Depressed? Take the Quiz Now We've compiled a library of depression resources for you to explore. We encourage you to take your time with these resources, print out things you'd like to read more carefully, and bring anything you have additional questions about to your family doctor or a mental health professional.
Depression is readily treated nowadays with modern antidepressant medications and short-term, goal-oriented psychotherapy. Don't be put off by the number of things written about depression -- because it's so common, a lot has been written about it! Read what you need, and leave the rest for another day. Continue reading this introduction to depression...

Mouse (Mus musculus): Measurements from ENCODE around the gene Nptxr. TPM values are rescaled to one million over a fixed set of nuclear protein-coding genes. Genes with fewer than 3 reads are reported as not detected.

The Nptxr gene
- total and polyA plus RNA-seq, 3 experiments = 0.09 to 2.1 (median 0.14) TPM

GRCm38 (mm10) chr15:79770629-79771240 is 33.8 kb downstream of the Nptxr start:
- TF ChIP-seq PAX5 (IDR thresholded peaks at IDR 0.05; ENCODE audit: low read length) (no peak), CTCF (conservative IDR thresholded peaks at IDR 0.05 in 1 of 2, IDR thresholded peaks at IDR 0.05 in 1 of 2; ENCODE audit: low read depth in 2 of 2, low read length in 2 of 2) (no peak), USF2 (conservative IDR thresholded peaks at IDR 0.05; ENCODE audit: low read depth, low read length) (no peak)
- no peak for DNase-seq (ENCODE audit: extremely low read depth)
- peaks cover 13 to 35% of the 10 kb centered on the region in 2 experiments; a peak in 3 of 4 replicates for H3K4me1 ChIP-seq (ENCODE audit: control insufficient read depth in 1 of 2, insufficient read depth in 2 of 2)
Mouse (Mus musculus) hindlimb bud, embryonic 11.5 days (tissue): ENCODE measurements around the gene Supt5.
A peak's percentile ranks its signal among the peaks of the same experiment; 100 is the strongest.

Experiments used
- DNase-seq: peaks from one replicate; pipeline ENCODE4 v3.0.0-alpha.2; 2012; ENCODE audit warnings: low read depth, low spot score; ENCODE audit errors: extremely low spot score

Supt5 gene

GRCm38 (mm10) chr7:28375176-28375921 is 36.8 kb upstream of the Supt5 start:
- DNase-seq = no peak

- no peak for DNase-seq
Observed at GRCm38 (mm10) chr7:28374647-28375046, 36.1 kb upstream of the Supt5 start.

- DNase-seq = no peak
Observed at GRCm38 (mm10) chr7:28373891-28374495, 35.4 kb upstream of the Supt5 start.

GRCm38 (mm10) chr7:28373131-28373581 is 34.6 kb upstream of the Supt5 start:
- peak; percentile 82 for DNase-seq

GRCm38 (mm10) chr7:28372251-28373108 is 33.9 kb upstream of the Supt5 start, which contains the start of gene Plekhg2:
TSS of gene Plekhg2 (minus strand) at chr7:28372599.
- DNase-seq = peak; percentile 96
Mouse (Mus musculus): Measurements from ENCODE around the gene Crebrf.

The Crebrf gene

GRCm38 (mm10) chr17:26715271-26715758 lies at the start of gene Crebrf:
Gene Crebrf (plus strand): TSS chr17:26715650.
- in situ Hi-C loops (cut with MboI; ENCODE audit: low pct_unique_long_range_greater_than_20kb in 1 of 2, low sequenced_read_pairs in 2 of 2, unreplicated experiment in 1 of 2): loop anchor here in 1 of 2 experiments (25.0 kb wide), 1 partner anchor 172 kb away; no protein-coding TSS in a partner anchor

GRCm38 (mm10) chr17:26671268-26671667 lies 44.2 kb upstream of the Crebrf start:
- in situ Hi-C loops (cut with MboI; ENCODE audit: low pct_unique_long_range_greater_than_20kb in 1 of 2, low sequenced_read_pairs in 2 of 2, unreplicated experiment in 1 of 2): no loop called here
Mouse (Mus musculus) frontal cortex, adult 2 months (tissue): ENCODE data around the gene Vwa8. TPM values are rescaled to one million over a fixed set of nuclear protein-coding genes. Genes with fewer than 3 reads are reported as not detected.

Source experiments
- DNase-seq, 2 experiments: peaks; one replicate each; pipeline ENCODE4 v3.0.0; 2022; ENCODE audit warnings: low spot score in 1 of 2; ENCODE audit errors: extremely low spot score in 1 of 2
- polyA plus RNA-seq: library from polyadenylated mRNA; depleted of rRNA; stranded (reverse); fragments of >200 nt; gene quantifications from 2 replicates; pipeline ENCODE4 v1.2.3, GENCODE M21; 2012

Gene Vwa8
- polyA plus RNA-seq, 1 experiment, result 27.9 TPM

What's Depression Feel Like?

Certainty that an acute episode [of depression] will last only a week, a month, even a year, would change everything. It would still be a ghastly ordeal, but the worst thing about it -- the incessant yearning for death, the compulsion toward suicide -- would drop away. But no, a limited depression, a depression with hope, is a contradiction. The experience of convulsive pain, along with the conviction that it will never end except in death -- that is the definition of a severe depression.
~ George Scialabba


Thursday, October 16, 2014

7 Ways to Say Strong When Life Inflict Pain



At some point, you will come to realize that living the good life involves some amount of necessary pain, and that there are more flavors of pain than ice cream and coffee combined…